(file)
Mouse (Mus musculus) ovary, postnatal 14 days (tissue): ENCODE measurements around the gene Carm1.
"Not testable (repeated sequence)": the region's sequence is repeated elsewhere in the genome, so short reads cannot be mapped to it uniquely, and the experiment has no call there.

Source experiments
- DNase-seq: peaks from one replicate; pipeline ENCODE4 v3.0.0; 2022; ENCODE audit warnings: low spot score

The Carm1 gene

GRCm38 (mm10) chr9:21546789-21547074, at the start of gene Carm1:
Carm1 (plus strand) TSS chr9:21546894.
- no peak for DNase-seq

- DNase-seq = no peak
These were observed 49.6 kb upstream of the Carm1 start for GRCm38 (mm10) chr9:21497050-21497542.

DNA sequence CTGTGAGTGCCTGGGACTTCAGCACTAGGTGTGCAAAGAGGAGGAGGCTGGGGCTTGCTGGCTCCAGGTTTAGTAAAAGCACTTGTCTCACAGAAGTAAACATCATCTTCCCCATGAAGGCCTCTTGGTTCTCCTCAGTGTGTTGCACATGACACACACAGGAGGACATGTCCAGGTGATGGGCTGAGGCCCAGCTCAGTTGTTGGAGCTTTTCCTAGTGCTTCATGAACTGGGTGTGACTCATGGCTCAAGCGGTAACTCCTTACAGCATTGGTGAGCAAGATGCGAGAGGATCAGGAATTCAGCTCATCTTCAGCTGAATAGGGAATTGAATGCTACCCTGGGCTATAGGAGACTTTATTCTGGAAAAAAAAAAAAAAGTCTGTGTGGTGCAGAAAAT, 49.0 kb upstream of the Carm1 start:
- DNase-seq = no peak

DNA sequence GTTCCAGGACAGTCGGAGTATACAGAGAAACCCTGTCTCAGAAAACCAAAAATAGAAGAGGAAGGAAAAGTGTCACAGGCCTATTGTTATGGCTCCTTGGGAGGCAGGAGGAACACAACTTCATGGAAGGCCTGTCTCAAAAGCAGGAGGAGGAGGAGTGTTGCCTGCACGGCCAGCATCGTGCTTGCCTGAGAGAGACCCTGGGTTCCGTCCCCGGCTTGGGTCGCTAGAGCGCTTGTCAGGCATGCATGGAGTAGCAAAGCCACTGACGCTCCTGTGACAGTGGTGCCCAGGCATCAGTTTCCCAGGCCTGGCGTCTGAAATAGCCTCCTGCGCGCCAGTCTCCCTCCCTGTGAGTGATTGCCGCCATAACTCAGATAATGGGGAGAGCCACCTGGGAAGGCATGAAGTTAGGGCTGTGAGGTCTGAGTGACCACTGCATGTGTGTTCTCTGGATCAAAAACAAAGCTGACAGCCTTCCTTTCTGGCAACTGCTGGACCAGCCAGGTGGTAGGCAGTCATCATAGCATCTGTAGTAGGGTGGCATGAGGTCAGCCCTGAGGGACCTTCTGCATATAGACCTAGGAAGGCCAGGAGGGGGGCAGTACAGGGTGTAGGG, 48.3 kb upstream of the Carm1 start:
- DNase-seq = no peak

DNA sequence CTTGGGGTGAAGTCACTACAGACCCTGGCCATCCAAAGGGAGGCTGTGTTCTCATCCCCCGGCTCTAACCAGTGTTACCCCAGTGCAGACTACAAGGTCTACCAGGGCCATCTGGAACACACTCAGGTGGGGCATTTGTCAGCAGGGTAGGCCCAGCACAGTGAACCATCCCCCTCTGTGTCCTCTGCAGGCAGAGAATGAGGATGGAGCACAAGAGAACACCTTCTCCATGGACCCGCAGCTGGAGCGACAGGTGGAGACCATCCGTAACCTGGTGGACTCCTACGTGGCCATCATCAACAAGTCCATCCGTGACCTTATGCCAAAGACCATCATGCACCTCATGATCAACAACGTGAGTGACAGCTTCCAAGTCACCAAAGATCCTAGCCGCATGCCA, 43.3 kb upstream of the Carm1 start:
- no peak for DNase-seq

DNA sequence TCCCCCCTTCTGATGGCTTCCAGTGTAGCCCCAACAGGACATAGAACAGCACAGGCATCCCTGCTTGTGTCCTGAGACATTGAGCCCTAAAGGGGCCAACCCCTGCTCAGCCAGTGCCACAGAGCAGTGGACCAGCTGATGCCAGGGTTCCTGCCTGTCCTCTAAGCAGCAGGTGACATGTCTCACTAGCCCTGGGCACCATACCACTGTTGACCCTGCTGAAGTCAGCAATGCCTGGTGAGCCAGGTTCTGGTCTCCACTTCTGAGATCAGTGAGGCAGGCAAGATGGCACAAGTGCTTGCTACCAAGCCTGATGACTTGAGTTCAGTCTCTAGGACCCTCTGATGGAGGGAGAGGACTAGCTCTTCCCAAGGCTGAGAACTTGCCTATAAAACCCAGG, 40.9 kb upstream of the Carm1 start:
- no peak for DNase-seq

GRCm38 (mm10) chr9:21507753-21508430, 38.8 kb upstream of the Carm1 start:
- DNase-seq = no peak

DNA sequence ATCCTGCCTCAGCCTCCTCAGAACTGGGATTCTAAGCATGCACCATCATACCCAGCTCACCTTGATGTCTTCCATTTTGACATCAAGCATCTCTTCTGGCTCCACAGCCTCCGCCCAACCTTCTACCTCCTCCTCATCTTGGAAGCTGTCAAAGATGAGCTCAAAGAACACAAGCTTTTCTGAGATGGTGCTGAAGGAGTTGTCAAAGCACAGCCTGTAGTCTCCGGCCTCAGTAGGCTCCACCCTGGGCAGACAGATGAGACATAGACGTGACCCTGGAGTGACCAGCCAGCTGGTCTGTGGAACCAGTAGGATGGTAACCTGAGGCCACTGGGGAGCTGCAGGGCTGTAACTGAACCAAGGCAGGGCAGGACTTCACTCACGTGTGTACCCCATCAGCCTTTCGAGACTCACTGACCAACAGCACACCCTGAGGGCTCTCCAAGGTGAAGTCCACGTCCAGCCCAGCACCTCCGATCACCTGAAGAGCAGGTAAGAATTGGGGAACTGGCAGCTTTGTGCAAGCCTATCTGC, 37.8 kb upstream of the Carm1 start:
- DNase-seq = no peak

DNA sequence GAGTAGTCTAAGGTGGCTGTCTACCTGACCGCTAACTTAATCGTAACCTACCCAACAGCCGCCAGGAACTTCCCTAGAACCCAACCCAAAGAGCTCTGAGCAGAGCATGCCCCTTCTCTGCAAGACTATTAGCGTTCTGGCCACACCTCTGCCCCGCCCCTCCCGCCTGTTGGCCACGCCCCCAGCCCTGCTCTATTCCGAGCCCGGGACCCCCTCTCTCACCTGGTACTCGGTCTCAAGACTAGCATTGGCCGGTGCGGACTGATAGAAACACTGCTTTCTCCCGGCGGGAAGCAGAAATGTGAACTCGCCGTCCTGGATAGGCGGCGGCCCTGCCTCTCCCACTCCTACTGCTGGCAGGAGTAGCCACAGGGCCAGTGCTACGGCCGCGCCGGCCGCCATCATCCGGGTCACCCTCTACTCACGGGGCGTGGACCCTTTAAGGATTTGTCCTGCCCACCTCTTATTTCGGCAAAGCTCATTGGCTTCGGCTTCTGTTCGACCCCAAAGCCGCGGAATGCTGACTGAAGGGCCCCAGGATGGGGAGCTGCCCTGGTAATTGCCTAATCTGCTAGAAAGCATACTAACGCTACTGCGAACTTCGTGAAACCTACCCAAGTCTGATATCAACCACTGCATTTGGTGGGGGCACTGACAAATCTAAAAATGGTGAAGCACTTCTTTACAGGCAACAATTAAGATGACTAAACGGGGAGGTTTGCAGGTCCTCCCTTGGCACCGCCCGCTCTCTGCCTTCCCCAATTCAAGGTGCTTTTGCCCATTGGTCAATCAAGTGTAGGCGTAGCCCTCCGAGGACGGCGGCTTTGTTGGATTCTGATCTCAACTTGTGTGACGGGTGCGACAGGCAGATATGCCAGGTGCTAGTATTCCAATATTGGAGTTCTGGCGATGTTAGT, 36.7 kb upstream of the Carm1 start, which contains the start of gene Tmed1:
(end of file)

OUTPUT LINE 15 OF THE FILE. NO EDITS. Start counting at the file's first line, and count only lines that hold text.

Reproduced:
DNA sequence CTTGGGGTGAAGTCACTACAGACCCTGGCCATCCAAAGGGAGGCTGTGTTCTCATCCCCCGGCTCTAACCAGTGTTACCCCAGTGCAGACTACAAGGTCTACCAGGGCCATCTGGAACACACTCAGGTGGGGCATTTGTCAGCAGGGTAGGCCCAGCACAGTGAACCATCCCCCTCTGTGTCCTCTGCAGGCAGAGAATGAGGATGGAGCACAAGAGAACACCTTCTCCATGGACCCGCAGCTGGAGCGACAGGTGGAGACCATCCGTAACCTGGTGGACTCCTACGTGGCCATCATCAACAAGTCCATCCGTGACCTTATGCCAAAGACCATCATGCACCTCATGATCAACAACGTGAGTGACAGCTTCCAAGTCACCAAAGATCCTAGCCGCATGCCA, 43.3 kb upstream of the Carm1 start: